Laurie Barkman:
It’s a tough time and I think there’s a lot of things rolling out at the time we’re recording this about mandates, and so on, so it’ll be interesting to see how this plays out with the labor market, because it’s already very tricky. But let’s switch gears, we mentioned early on that you are a violin player and off air, I had told you I was. I’m not anymore. I played in high school. You’ve definitely continued on. But you learned later in life, right?


Stephanie Scheller:
I did. It’s actually really funny because I started learning the violin in high school. One of the ladies came to our church, she was a member of our church, and she came in, she played the violin for the praise team one evening, and I just watched her playing. I was in love and so I went to her. I was like, “I love the violin. I love it.” She was like, “I’ll teach you how to play,” and I was like, “Oh, this is so cool,” so I go over to her house, I have one lesson and then she was military and she deployed. So I was like, “Well…”

At least I knew how to hold the bow and I knew where the notes were so I got a really cheap, what we jokingly call a VSO or a “violin shaped object” that’s not really a violin, off Amazon that was like, it was like 60 bucks for the entire set and I just started playing and playing and printing sheet music offline. I played for the church praise team and I ended up upgrading to an electric violin, which was great, because I didn’t sound that good.


Laurie Barkman:
That’s awesome.


Stephanie Scheller:
Then when I graduated, I moved to San Antonio, I brought the violin with me, but it was in the corner. In 2019, I started to realize that I had no life. Like, my business was my life. That was it. I had no hobbies, no interest, I had a horse, I would go see him. I still have him, but I’d go see him on the weekends and that was like it. I sat there, “So I need something to do,” and so I just started picking up the violin again, and just putzing around and seeing if I liked it, and I liked it so I kept playing. Then I mentioned it to my sister and she goes, “Oh, you should get lessons.” So I started getting lessons and I was doing lessons virtually long before everyone else was and just playing and playing. Then in 2020 – beginning of 2020 –I thought, “How cool would it be if I could use the violin for one of my keynotes at the Grow Retreat,” because there’s something very emotional and evocative about the violin. What I’ve learned is that music creates this beautiful framework to discuss more nebulous concepts like leadership and psychology and even marketing sometimes makes more sense with a framework of music to put it together. That was when all of a sudden it started to shift and so I had to laugh because I was like, “I started playing the violin so I wouldn’t have a life that was obsessed with my business and then I just brought this into my business.”


Laurie Barkman:
It works well and you were motivated to play more because you get on stage. Maybe you could share a little piece with us? What is something that you would play on stage?


Stephanie Scheller:
Yeah, so we’re actually getting ready for — we came up with a really fun opening for the Grow Retreat this coming January and I’m not totally sure which piece it’s going to be but it’s going to be something that’ll be fun and fruity a little bit like an Irish jig type of thing.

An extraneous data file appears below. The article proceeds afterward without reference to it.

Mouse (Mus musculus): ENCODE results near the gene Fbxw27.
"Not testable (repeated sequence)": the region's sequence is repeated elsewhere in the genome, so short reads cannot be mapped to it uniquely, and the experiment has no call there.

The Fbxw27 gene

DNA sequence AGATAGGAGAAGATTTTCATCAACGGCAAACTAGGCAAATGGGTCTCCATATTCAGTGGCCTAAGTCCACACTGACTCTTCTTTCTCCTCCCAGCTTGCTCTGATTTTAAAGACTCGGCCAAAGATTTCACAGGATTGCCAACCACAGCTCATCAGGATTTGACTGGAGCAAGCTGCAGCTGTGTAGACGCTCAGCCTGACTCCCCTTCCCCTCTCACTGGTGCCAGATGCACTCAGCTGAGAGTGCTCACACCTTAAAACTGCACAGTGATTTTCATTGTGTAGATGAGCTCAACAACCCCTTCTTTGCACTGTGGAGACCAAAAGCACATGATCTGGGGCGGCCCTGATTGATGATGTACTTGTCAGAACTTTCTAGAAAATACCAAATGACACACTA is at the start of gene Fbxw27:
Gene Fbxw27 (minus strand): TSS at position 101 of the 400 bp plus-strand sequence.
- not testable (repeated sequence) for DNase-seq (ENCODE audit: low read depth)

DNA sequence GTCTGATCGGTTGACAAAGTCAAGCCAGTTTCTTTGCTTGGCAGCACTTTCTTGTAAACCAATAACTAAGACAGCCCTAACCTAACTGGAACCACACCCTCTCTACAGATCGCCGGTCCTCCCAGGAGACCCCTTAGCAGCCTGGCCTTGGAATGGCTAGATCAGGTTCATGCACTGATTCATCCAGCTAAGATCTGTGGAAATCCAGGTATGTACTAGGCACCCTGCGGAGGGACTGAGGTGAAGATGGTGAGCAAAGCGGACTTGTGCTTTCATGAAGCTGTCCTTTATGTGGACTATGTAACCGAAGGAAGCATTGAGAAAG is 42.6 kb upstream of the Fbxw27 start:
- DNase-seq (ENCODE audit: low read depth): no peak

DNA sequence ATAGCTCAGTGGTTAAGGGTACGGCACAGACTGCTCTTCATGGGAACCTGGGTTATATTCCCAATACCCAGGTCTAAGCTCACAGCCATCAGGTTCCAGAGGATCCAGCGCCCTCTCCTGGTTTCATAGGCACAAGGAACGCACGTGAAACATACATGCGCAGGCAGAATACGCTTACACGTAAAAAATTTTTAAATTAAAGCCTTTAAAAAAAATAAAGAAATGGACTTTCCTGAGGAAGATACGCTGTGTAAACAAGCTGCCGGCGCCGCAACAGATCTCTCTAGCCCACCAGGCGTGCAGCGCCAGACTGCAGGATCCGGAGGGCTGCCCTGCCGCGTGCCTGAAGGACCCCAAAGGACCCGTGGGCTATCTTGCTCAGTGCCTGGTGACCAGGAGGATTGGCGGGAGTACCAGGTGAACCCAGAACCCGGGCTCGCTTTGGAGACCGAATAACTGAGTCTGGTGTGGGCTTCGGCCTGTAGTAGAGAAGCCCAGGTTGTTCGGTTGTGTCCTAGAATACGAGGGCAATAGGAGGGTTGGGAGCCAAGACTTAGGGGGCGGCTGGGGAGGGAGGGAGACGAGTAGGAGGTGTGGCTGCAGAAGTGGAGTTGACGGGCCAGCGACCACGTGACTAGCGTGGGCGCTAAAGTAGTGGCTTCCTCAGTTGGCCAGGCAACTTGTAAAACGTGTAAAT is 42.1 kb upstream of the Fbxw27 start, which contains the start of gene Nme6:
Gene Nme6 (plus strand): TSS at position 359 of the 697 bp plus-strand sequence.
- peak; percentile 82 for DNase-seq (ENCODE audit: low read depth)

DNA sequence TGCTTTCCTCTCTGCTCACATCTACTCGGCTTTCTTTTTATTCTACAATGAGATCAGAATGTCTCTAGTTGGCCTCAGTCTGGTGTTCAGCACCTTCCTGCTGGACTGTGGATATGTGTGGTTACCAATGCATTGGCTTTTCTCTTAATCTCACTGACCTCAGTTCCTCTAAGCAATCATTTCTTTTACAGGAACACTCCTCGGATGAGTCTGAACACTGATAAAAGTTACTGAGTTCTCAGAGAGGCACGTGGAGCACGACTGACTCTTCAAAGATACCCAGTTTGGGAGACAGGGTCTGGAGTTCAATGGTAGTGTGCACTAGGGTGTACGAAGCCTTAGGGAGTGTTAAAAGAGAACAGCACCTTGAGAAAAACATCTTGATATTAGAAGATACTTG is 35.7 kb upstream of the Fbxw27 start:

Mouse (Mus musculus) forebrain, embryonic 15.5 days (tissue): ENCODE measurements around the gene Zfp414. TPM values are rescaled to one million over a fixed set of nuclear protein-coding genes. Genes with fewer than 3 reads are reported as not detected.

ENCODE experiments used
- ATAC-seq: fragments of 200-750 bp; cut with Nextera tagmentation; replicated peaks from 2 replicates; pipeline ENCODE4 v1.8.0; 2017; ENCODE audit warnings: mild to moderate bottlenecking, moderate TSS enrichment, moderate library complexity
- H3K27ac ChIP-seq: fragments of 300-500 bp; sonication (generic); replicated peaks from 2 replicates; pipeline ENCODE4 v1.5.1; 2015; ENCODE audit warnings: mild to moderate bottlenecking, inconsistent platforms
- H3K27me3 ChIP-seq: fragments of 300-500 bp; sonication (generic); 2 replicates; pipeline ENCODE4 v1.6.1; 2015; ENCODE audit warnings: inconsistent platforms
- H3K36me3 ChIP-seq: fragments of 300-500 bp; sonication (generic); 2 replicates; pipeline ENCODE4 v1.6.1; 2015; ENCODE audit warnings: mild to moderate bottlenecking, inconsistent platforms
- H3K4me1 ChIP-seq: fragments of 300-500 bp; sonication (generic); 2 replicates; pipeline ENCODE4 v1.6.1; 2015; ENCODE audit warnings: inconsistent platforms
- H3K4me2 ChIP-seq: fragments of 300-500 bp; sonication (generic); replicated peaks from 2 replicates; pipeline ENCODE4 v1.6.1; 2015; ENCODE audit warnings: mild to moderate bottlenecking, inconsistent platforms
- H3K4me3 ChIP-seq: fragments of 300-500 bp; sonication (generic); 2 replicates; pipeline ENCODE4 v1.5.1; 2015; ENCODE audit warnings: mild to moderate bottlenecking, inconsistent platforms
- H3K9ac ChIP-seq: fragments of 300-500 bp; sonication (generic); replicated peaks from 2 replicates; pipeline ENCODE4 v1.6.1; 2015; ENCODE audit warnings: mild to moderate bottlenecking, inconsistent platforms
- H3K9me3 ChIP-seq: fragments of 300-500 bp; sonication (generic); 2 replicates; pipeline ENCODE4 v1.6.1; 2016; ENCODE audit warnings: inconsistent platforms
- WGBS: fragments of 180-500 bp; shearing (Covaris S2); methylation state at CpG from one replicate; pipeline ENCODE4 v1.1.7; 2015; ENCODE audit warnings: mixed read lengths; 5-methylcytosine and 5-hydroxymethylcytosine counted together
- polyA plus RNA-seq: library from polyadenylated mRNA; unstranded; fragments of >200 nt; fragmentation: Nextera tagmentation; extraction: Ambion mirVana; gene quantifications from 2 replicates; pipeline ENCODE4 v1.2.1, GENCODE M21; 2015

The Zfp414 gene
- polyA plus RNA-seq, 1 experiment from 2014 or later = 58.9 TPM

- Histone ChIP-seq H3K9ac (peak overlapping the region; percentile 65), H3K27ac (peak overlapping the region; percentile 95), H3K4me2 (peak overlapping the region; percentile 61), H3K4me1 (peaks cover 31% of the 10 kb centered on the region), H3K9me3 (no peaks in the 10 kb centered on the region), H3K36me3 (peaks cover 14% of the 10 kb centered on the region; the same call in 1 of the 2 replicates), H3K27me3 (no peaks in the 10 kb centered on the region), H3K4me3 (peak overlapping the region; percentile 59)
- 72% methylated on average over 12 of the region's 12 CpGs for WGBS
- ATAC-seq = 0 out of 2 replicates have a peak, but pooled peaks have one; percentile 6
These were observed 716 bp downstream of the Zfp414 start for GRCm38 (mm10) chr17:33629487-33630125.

Laurie Barkman:
Are you gonna expect everybody to stand up and dance?


Stephanie Scheller:
Sneak peek, we’re not gonna make them dance. We’ve learned our audience in advance. but we are going to get them involved. Our theme for the 2022 Grow Retreat is “Connect” so we are going to get them to connect with the music, they are going to get physically involved. We’re not going to make them dance, but they are going to have to get physically involved.


Laurie Barkman:
I love it. I love it. Well, your energy is boundless and it sounds like you’re really helping a lot of people get through some growth stages. It’s so important that people do have a path forward and you’re inspiring them for that so thanks for sharing your story. Thanks for coming on the show. If people want to get in touch with you, Stephanie, what’s the best way that they can do that?


Stephanie Scheller:
Probably find me on social media. Pretty much all of my handles are Success Steph, but if you look up Stephanie Scheller and look for the chick with the violin and the curly hair, that’s me. You can also go to my website. My personal website is thestephaniescheller.com, like the one and only the coolest, because it had to be, and then if you want to check out the events you can go to growdisrupt.com. You can find me on any of those places, and I love talking with people, clearly.


Laurie Barkman:
Alright, thanks so much for being on the show, Stephanie.


Stephanie Scheller:
Thanks for having me, Laurie, this was a blast.

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103: Don’t Ignore The Ultimate Finish Line with Mark Fujiwara, Baird

103: Don’t Ignore The Ultimate Finish Line with Mark Fujiwara, Baird

Business owners race hard to maximize monetary returns, but is it the ultimate finish line? This week on Succession Stories, Mark Fujiwara joins Laurie Barkman for a conversation about the succession journey. Mark Fujiwara is a Director at Baird, bringing solutions to 8-figure and 9-figure families and businesses.